From: Jim Kaufman <jim**At_Symbol_Here**>
Subject: Re: [DCHAS-L] Glassware injury lesson learned report?
Date: Fri, 3 Jul 2015 13:36:08 -0400
Reply-To: DCHAS-L <DCHAS-L**At_Symbol_Here**MED.CORNELL.EDU>

In the Laboratory Safety Institute's collection of over 5,000 accounts of laboratory accidents, there are over 200 in the first 1,500 accidents described in volumes #1, #2, and #3. ... Jim

James A. Kaufman, Ph.D.
The Laboratory Safety Institute (LSI)
A Nonprofit Educational Organization for
Safety in Science, Industry, and Education

192 Worcester Street, Natick, MA 01760-2252
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Chair, ICASE Committee on Safety in Science Education
International Council for Associations of Science Education

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-----Original Message-----
From: DCHAS-L Discussion List [mailto:dchas-l**At_Symbol_Here**] On Behalf Of Wilhelm, Monique
Sent: Friday, July 03, 2015 12:21 PM
Subject: Re: [DCHAS-L] Glassware injury lesson learned report?

Question: why use these in a teaching lab instead of a regular pipet bulb so that the students develop better fine motor skills?

On July 2, 2015, at 3:51 PM, Jeffrey Lewin wrote:

We've had numerous injuries over the years with students inserting pipets in into "handypette pumps" such as:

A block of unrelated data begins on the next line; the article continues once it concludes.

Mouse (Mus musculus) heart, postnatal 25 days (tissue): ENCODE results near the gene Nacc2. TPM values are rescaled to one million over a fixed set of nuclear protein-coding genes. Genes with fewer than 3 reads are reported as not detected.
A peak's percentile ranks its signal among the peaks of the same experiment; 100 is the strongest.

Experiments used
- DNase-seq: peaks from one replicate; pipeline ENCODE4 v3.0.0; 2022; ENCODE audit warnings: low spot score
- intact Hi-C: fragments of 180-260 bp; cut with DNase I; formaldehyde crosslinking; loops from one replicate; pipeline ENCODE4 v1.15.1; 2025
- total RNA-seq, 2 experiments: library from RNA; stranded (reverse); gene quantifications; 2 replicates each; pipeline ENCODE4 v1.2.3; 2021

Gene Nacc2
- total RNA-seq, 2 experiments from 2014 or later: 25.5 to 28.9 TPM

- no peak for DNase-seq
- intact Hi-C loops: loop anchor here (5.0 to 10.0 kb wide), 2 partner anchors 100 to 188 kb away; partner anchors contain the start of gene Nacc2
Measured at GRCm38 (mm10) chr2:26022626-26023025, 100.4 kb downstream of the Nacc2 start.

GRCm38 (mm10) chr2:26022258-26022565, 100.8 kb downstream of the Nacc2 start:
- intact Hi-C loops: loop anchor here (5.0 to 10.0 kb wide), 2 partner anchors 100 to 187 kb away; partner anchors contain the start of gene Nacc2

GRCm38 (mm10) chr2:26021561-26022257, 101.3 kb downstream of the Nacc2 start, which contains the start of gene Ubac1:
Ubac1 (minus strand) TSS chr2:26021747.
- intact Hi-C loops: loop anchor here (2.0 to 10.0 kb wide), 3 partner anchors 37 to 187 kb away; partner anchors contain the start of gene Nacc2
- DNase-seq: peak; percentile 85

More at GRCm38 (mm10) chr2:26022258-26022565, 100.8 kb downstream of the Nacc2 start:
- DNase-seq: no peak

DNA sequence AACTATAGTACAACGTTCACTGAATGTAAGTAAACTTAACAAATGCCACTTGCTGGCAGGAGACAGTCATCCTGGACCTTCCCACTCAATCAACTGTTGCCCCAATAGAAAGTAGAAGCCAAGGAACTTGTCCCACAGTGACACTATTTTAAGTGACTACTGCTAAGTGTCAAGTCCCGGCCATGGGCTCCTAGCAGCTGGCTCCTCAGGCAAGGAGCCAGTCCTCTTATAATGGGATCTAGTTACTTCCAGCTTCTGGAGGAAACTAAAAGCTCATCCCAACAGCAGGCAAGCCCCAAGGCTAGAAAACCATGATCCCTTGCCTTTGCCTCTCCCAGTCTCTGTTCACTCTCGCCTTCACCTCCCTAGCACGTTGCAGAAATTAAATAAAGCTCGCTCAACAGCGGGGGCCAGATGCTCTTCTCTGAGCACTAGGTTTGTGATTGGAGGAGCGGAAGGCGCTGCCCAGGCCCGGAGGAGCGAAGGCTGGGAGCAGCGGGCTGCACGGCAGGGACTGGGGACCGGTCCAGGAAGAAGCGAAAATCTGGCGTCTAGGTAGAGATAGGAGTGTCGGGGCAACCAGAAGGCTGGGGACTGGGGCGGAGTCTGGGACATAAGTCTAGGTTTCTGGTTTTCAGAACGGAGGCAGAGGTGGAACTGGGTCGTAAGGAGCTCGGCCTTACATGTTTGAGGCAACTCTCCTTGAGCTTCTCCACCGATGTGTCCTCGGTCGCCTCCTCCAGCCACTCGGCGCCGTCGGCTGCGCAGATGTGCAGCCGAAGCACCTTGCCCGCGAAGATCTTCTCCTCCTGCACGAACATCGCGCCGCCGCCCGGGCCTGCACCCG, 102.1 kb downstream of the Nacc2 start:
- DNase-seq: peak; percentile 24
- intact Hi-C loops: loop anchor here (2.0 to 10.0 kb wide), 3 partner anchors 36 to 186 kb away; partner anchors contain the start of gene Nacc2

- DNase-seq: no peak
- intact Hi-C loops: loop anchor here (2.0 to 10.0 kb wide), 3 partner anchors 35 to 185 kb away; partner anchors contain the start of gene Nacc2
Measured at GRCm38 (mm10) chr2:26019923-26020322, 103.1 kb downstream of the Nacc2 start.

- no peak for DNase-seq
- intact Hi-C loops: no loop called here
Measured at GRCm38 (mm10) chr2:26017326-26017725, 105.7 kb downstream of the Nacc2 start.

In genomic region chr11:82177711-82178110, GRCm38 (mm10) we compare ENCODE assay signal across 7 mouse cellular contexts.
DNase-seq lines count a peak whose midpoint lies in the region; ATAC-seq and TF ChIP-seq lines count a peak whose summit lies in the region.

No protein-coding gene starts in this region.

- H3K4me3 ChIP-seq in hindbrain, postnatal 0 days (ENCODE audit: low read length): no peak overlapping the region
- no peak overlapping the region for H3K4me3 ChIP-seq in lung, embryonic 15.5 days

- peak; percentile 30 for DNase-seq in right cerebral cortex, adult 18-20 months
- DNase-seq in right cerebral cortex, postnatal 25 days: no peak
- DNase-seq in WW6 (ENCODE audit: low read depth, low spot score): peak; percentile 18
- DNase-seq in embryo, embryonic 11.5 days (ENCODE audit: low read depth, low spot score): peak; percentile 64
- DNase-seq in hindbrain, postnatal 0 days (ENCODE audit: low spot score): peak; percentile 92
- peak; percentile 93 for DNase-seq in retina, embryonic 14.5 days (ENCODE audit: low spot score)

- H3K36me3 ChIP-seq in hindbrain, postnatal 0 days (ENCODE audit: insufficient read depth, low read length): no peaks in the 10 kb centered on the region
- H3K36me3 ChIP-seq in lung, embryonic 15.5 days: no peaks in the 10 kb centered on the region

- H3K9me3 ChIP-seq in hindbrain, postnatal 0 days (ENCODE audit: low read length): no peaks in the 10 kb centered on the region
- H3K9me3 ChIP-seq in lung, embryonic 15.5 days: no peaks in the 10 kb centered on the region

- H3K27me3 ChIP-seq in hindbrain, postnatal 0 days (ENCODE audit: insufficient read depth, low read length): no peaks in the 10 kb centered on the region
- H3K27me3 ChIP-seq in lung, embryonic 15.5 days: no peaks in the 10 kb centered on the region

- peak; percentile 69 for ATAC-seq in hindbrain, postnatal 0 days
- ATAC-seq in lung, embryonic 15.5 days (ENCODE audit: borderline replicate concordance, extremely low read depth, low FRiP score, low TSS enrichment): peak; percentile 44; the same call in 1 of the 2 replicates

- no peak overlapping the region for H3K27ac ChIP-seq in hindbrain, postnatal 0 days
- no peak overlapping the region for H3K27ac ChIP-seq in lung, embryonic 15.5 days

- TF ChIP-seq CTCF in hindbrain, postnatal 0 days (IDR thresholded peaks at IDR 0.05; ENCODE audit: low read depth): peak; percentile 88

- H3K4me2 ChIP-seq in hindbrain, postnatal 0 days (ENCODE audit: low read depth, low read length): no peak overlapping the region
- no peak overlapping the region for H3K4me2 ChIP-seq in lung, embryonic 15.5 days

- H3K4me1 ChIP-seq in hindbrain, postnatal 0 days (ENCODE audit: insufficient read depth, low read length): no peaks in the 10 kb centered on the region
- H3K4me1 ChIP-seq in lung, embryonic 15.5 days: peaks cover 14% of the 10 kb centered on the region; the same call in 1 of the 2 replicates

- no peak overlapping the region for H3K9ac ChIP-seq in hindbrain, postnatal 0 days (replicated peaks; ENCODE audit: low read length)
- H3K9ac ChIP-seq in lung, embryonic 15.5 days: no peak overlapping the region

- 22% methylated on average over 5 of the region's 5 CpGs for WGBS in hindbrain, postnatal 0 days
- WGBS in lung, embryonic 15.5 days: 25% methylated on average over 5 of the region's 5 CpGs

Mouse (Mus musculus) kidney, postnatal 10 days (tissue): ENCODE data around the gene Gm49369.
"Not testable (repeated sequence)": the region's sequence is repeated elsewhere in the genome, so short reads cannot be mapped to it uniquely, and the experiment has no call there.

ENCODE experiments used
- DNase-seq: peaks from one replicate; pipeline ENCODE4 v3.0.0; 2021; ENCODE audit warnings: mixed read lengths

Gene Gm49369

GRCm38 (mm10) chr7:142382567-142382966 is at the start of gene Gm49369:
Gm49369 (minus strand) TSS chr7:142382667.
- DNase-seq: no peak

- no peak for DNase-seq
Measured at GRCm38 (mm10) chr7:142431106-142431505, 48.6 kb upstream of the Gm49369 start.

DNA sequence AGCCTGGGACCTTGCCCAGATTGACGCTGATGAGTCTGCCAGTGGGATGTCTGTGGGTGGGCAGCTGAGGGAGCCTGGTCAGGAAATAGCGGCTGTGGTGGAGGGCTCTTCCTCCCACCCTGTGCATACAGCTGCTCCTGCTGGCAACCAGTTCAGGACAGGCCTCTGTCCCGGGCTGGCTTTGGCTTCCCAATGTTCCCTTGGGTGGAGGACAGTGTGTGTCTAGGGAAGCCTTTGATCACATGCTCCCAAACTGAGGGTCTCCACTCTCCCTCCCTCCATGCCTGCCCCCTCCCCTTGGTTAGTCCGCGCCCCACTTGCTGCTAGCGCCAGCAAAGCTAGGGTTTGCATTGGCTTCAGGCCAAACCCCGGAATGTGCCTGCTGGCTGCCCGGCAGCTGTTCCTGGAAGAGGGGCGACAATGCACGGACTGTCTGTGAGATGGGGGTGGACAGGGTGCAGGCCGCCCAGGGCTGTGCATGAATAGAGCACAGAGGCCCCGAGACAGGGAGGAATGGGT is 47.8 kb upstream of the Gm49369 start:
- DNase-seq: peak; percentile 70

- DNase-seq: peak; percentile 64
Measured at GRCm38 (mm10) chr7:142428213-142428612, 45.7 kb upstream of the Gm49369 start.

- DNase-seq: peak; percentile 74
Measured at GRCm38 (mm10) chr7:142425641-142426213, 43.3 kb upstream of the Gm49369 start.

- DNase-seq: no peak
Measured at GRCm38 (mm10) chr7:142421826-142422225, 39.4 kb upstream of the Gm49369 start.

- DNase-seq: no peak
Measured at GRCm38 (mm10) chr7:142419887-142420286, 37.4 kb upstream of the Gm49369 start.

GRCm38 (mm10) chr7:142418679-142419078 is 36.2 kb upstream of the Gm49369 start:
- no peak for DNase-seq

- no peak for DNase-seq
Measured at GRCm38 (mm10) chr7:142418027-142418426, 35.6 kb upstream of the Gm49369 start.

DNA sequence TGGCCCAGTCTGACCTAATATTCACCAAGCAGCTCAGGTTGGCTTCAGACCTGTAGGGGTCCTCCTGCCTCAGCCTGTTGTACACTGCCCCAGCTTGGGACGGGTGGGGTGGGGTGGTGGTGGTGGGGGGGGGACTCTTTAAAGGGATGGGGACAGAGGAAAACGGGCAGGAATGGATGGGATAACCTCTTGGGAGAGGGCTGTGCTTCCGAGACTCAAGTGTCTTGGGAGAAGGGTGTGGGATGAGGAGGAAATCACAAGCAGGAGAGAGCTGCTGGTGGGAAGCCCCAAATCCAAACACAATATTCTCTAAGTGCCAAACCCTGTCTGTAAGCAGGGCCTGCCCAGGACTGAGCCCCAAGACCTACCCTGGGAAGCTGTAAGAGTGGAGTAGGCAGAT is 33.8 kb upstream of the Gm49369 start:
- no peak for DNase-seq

Students would hold the pipet too far away and break them and stab their hands. This led to several solutions of varying results:

Training student before every lab (still got injuries)

Bbuying enough units that we could set them up in advance so students did't have to insert pipets. Worked very well although sometime the pipets came loose or students still tried to change them.

One accidental solution was when an instructor bought less expensive plastic disposable pipets, but discovered they could be washed and reused multiple times. The unintended positive is that the plastic one were much sturdier and didn't break.

We've had similar "stabbing" injuries when people try to insert glass tubes or thermometers into rubber stoppers and have actually added individual instructions in our departmental safety manual about using lubricant when doing such insertions.


On Thu, Jul 2, 2015 at 11:25 AM, Stuart, Ralph > wrote:
Does anyone have a relatively detailed favorite Lessons Learned report for a situation which involves significant cuts from broken glassware in a lab that doesn‰??t involve over-pressurization of the vessel? I‰??m doing a training next week for undergraduate students and I‰??d like to make the point that it‰??s not always the chemistry that creates the problem. The example I have in mind could involve hot glassware that breaks when someone tries to pick it up and drops it, but similar events would be helpful as well.

Thanks for any assistance with this.

- Ralph

Ralph Stuart, CIH, CCHO
Chemical Hygiene Officer
Keene State College


Jeff Lewin
Departmental Laboratory Supervisor
Biological Sciences
Michigan Technological University

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